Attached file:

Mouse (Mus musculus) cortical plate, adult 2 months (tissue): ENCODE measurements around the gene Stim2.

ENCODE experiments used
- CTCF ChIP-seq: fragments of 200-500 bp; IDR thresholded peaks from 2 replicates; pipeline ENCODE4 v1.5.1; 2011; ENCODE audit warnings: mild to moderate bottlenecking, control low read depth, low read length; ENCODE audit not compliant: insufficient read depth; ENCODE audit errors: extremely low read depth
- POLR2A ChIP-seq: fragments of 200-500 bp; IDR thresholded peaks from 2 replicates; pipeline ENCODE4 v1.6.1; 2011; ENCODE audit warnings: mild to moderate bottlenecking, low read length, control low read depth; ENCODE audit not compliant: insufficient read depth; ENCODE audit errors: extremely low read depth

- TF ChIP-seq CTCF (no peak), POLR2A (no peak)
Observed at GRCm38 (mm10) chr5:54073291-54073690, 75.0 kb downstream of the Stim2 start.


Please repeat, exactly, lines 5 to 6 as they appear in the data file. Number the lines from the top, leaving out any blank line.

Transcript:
- TF ChIP-seq CTCF (no peak), POLR2A (no peak)
Observed at GRCm38 (mm10) chr5:54073291-54073690, 75.0 kb downstream of the Stim2 start.